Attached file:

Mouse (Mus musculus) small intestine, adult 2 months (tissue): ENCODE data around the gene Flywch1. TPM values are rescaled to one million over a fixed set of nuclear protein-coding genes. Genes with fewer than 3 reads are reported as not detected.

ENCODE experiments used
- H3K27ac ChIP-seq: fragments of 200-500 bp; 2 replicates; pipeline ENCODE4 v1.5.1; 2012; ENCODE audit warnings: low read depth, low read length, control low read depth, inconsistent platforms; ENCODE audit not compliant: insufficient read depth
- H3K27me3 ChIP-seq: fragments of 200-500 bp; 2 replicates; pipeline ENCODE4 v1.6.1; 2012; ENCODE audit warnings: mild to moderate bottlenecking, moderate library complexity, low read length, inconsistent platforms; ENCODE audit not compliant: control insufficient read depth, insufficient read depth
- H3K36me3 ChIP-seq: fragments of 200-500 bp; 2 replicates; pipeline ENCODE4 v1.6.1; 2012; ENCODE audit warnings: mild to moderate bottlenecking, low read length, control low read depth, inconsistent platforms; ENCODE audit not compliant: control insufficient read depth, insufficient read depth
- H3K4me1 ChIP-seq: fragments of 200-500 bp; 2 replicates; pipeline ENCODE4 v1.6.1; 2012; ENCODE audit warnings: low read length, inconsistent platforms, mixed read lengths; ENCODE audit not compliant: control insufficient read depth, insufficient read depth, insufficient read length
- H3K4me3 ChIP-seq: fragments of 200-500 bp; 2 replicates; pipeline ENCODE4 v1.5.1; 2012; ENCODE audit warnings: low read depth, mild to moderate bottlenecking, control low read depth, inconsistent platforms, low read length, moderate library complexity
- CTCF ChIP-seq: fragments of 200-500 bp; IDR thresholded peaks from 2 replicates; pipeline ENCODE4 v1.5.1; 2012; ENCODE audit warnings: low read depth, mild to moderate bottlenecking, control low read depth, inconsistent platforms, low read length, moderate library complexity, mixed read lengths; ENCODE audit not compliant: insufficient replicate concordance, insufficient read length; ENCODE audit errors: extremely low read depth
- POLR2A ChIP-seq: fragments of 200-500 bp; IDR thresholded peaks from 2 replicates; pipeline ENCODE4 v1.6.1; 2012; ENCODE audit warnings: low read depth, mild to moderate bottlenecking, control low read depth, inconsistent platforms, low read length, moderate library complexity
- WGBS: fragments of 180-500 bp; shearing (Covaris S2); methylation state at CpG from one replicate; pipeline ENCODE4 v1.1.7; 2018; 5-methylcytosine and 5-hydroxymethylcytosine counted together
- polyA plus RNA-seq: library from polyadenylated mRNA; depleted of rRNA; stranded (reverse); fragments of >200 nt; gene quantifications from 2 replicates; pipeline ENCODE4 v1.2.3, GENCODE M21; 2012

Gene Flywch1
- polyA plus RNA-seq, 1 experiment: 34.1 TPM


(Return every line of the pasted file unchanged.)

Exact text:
Mouse (Mus musculus) small intestine, adult 2 months (tissue): ENCODE data around the gene Flywch1. TPM values are rescaled to one million over a fixed set of nuclear protein-coding genes. Genes with fewer than 3 reads are reported as not detected.

ENCODE experiments used
- H3K27ac ChIP-seq: fragments of 200-500 bp; 2 replicates; pipeline ENCODE4 v1.5.1; 2012; ENCODE audit warnings: low read depth, low read length, control low read depth, inconsistent platforms; ENCODE audit not compliant: insufficient read depth
- H3K27me3 ChIP-seq: fragments of 200-500 bp; 2 replicates; pipeline ENCODE4 v1.6.1; 2012; ENCODE audit warnings: mild to moderate bottlenecking, moderate library complexity, low read length, inconsistent platforms; ENCODE audit not compliant: control insufficient read depth, insufficient read depth
- H3K36me3 ChIP-seq: fragments of 200-500 bp; 2 replicates; pipeline ENCODE4 v1.6.1; 2012; ENCODE audit warnings: mild to moderate bottlenecking, low read length, control low read depth, inconsistent platforms; ENCODE audit not compliant: control insufficient read depth, insufficient read depth
- H3K4me1 ChIP-seq: fragments of 200-500 bp; 2 replicates; pipeline ENCODE4 v1.6.1; 2012; ENCODE audit warnings: low read length, inconsistent platforms, mixed read lengths; ENCODE audit not compliant: control insufficient read depth, insufficient read depth, insufficient read length
- H3K4me3 ChIP-seq: fragments of 200-500 bp; 2 replicates; pipeline ENCODE4 v1.5.1; 2012; ENCODE audit warnings: low read depth, mild to moderate bottlenecking, control low read depth, inconsistent platforms, low read length, moderate library complexity
- CTCF ChIP-seq: fragments of 200-500 bp; IDR thresholded peaks from 2 replicates; pipeline ENCODE4 v1.5.1; 2012; ENCODE audit warnings: low read depth, mild to moderate bottlenecking, control low read depth, inconsistent platforms, low read length, moderate library complexity, mixed read lengths; ENCODE audit not compliant: insufficient replicate concordance, insufficient read length; ENCODE audit errors: extremely low read depth
- POLR2A ChIP-seq: fragments of 200-500 bp; IDR thresholded peaks from 2 replicates; pipeline ENCODE4 v1.6.1; 2012; ENCODE audit warnings: low read depth, mild to moderate bottlenecking, control low read depth, inconsistent platforms, low read length, moderate library complexity
- WGBS: fragments of 180-500 bp; shearing (Covaris S2); methylation state at CpG from one replicate; pipeline ENCODE4 v1.1.7; 2018; 5-methylcytosine and 5-hydroxymethylcytosine counted together
- polyA plus RNA-seq: library from polyadenylated mRNA; depleted of rRNA; stranded (reverse); fragments of >200 nt; gene quantifications from 2 replicates; pipeline ENCODE4 v1.2.3, GENCODE M21; 2012

Gene Flywch1
- polyA plus RNA-seq, 1 experiment: 34.1 TPM